The Jesus Storybook Bible was written to be read aloud; the language on the pages includes phrases such as “Nothing to hear. Nothing to feel. Nothing to see.”
The publishing team told her to change them to complete sentences, so she did. Until a friend said, “It’s not going to work. It’s turning into a big mess.”
Lloyd-Jones insisted on her fragments.
Another debate came over the illustrator. Lloyd-Jones, who majored in art history and worked with illustrators in previous jobs, had a vision for how the book needed to look.
Zondervan overrode her and picked an artist, who had to turn the project down for health reasons. Then they overrode her and picked a second artist, but the sales department rejected that one.
Finally, everyone headed back to the drawing board.
Lloyd-Jones had her eye on Jago, a children’s book illustrator from Cornwall, England, with a pile of awards of his own. She remembers sitting in a meeting, looking at a table full of “brown-looking, old-fashioned art” where Jago’s work was “a bright spot.”
She was silent, worried that voicing her opinion (again) would turn the tide against her. But then a young designer said, “I think Jago is right for this.”
“They all listened to her!” Lloyd-Jones said. “I was thrilled.”
The team asked Jago for samples, then talked among themselves about how they’d like an unscrolled parchment to be the illustration on the first page, and how a dotted or dashed spiral could represent the promise of blessing.
When Jago’s samples arrived, the first page showed hands holding a manuscript. He had illustrated blessings with—you guessed it—pale swirls.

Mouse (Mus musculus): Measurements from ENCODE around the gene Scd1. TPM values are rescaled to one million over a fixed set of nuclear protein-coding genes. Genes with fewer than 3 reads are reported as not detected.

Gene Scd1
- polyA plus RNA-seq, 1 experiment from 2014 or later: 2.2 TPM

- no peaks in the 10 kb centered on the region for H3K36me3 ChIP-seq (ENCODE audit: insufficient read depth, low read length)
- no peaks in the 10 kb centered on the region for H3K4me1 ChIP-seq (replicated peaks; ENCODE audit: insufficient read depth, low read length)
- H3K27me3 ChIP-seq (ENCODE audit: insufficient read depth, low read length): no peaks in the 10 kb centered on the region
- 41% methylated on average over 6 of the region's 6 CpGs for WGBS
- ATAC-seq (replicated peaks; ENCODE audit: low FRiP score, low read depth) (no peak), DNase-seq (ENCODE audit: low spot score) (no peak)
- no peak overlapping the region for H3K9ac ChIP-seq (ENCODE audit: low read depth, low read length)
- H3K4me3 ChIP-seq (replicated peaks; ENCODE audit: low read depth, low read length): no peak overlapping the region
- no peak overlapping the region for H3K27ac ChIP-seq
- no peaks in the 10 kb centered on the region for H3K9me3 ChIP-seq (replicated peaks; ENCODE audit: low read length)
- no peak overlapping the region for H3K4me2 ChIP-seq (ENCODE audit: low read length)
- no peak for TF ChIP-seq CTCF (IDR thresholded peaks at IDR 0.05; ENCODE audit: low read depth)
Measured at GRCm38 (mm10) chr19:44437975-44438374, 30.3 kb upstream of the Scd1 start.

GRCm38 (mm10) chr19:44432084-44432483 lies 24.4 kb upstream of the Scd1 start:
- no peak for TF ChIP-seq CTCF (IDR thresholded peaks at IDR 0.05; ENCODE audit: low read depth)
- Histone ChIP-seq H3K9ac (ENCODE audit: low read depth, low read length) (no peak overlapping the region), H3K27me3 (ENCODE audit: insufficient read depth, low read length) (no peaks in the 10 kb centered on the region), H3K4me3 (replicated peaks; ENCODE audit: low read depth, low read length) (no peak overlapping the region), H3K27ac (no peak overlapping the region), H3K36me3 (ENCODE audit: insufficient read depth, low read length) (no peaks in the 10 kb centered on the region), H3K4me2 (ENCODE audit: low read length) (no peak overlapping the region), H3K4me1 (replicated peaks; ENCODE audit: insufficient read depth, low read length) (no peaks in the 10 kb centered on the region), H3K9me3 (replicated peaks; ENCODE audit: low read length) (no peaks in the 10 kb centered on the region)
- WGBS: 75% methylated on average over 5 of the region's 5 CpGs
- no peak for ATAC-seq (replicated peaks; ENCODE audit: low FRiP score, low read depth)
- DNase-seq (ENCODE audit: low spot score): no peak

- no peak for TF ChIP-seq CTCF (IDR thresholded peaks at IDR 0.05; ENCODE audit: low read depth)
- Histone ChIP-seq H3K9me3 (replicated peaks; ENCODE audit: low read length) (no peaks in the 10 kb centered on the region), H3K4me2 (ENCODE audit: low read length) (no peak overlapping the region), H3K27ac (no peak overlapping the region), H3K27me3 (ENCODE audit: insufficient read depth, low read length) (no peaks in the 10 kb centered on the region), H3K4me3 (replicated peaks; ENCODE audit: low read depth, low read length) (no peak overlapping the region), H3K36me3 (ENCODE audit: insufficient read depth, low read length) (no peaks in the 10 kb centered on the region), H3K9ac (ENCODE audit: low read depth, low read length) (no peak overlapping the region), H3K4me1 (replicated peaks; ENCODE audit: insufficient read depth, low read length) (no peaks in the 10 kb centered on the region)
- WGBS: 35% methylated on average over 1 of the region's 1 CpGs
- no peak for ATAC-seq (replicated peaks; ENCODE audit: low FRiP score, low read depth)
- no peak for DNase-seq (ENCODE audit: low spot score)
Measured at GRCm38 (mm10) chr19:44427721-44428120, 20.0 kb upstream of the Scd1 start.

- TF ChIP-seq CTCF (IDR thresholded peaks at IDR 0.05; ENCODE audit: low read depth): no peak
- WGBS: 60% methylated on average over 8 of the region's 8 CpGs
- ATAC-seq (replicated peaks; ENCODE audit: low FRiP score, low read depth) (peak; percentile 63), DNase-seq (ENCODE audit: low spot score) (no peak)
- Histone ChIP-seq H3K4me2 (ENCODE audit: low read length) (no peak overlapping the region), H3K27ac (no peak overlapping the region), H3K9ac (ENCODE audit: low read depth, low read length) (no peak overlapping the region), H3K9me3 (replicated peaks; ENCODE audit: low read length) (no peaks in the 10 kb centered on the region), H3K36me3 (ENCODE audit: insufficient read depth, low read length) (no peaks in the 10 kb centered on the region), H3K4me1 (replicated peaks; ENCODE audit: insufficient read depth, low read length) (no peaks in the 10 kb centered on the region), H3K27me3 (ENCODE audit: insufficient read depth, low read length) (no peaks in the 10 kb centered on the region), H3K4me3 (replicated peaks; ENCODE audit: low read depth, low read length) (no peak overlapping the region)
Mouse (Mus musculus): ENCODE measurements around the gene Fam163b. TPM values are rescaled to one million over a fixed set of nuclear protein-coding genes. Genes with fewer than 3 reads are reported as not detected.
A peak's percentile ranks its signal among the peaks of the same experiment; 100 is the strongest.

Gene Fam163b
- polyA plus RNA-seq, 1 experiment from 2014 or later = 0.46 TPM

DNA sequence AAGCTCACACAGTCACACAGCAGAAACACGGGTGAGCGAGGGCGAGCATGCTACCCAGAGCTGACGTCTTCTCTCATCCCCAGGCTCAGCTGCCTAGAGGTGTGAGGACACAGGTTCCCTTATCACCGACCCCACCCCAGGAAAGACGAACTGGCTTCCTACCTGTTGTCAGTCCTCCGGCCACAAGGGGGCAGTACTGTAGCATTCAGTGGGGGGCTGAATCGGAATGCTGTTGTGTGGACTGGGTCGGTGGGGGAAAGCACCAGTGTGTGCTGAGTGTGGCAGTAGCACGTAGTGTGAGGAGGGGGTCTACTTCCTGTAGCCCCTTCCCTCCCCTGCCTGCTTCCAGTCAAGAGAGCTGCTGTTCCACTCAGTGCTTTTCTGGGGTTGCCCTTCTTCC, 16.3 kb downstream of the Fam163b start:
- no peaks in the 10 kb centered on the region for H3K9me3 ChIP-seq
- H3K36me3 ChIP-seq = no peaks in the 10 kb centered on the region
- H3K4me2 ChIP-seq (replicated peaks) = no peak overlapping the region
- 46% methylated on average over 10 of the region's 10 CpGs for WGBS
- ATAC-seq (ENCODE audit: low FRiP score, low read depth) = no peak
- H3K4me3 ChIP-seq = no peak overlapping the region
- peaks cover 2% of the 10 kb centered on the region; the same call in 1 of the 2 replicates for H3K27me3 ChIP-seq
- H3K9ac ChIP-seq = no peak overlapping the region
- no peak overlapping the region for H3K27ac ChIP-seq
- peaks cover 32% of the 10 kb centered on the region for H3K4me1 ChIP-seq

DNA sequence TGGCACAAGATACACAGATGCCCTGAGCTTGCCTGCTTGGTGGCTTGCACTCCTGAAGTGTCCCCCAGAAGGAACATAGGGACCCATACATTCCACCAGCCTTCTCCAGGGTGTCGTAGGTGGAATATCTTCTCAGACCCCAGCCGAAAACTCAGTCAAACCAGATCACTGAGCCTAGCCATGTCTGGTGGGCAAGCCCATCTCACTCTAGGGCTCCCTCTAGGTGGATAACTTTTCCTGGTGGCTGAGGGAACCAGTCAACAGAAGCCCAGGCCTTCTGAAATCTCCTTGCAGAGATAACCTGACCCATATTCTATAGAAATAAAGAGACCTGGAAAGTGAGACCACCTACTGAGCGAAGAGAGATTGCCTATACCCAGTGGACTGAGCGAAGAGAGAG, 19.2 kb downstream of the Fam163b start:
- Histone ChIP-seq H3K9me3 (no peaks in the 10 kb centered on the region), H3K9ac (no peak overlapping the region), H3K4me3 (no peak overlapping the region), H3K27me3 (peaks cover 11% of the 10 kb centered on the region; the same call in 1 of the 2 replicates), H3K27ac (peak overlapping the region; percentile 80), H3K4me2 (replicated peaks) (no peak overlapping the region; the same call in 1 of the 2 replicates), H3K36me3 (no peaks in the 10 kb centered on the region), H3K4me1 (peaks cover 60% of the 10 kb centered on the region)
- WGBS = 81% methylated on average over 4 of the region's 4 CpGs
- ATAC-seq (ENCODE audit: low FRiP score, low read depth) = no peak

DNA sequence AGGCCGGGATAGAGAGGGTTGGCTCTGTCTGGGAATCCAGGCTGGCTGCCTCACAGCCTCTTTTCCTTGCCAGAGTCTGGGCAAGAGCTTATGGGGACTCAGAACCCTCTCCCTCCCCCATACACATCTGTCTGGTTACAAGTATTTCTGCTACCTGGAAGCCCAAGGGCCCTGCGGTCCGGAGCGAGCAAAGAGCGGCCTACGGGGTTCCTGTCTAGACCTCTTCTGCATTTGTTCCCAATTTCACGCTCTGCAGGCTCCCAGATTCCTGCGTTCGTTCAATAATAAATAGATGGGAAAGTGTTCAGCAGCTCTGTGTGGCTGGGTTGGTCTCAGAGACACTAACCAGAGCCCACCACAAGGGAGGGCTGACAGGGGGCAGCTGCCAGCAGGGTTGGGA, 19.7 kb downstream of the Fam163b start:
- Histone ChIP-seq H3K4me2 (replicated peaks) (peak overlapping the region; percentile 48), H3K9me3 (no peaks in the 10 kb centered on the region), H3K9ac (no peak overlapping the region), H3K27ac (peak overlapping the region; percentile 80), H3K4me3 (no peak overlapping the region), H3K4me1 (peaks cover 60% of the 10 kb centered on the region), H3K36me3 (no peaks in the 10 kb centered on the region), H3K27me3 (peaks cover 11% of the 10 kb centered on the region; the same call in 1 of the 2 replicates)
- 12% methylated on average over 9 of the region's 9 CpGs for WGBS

“The editor said, ‘Well, I don’t know how many more clues God has to give us to pick Jago.’”
Lloyd-Jones credits much of the book’s success to the illustrator, whose depictions of Jesus are “fresh and multiracial and so perfect.”
Then, about five years ago, a director at Zondervan told Lloyd-Jones he was sorry for the resistance they put up. “He said, ‘I need to apologize to you, because you knew what we had before we did,’” Lloyd-Jones said. “I thought that was an incredible thing. I don’t know any publishers who do that.”
“If the Lord hadn’t been in charge, the book would never have come out. All the pieces had to work together.”
One of Lloyd-Jones’s best-known lines from the book is the repeated description of God’s“never ending, never giving up, unbreaking, always and forever love.”
It’s a line meant to counter the weight of expectation that Sunday school and children’s Bibles can sometimes put on children, Lloyd-Jones said.
“When I was 6, I went to a Sunday school where I got the idea that it was all rules and coloring inside the lines,” she said. “I hated it. I remember walking to church holding my dad’s hand, and from the outside we looked lovely, but inside I was making a vow that when I grew up, I was never going to church again.”
When an editor suggested she add the story of Jesus in the temple as a boy, with the moral to obey your parents, Lloyd-Jones “had a reaction like a tiger with her cub: ‘I will not allow that in this Bible.’”